Sunday, October 28, 2018
31 Days of Dread--Day 28
Jacob's Ladder; 1990; written by Bruce Joel Rubin; directed by Adrian Lyne
Jacob Singer is literally having a hell of a time.
Played by a young and vulnerable-looking Tim Robbins, Singer is a wounded Vietnam vet and postal worker living in New York City. If those two things weren't bad enough, he finds himself lost in a creepy subway, attending a party where a demon seems to ravage his girlfriend, suffering from a strange fever that brings on terrifying hallucinations, haunted by memories of another life and family, part of a group of men who were possibly given an experimental drug without their knowledge, and taken to a hospital filled with monstrosities and operated on without anesthesia. In between, reality seems to be cracking open all around him, spilling out its rotten insides.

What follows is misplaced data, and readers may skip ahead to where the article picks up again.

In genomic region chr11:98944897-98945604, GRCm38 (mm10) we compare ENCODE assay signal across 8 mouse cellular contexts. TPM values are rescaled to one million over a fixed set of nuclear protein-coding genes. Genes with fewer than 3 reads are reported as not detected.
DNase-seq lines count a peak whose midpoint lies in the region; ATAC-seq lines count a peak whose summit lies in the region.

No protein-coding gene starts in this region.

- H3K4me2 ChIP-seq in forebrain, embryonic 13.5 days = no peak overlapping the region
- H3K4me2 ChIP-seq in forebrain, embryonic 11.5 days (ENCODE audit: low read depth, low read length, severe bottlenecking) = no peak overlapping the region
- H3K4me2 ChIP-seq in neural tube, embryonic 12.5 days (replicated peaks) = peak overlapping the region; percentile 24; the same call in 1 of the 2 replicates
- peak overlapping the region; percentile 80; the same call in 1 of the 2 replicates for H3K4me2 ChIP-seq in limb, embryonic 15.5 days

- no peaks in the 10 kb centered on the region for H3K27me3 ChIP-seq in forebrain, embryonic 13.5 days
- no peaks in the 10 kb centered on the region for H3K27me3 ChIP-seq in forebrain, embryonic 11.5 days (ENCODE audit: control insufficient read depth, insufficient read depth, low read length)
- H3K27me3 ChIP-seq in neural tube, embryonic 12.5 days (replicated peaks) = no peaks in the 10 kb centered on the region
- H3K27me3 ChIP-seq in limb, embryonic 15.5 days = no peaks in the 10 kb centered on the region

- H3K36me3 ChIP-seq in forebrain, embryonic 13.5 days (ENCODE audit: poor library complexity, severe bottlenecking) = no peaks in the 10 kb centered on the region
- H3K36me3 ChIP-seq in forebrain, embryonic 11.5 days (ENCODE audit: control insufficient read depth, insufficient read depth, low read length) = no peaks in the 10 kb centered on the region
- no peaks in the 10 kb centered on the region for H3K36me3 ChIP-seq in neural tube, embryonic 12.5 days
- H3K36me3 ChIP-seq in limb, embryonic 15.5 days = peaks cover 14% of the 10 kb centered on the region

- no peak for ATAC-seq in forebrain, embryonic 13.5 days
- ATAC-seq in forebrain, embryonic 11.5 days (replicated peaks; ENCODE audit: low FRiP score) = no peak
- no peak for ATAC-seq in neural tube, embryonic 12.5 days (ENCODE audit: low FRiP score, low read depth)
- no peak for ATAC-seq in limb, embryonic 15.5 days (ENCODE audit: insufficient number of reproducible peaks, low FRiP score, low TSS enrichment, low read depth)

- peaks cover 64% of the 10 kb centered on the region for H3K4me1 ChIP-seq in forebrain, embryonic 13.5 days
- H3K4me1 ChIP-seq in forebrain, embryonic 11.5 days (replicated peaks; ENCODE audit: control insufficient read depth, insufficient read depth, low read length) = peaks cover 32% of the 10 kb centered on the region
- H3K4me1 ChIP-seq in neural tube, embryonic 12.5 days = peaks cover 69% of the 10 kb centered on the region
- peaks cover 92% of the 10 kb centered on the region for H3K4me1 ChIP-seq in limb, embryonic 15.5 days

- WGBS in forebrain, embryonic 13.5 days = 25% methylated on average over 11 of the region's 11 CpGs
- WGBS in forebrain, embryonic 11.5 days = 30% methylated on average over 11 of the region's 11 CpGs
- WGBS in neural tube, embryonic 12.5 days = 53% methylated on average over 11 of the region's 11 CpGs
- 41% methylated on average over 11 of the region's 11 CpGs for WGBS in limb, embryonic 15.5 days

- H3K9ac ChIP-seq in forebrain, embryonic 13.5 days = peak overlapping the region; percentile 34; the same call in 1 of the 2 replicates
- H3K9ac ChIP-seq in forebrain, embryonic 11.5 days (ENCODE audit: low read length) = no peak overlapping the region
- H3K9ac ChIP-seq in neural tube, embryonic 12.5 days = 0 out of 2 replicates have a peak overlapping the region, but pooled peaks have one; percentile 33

What truly makes this slippery tale worth watching almost thirty years after its release is the vision of director Adrian Lyne. Made before anyone had ever heard of CGI, the special effects of Jacob's Ladder were all practical and created "in camera," with no post-production work to sweeten them. As a result, they pack a visceral punch, delivered from a fist with real blood on its knuckles and dirt beneath its nails.
Lyne cited the artwork of Francis Bacon as an inspiration for Jacob's Ladder, and the film went on to influence the Silent Hill video game and film franchises. It shouldn't come as a surprise that a remake is in the works for 2019; it will be interesting to see what the filmmakers do in an effort to surpass the original's power.
Jacob's Ladder is available on Amazon Prime (hurry!--only until November 1) and streaming rental.